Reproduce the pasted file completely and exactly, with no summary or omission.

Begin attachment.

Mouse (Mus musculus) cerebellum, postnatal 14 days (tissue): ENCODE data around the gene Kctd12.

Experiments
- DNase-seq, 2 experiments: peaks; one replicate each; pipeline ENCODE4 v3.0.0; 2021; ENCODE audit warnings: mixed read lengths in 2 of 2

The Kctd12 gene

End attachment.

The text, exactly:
Mouse (Mus musculus) cerebellum, postnatal 14 days (tissue): ENCODE data around the gene Kctd12.

Experiments
- DNase-seq, 2 experiments: peaks; one replicate each; pipeline ENCODE4 v3.0.0; 2021; ENCODE audit warnings: mixed read lengths in 2 of 2

The Kctd12 gene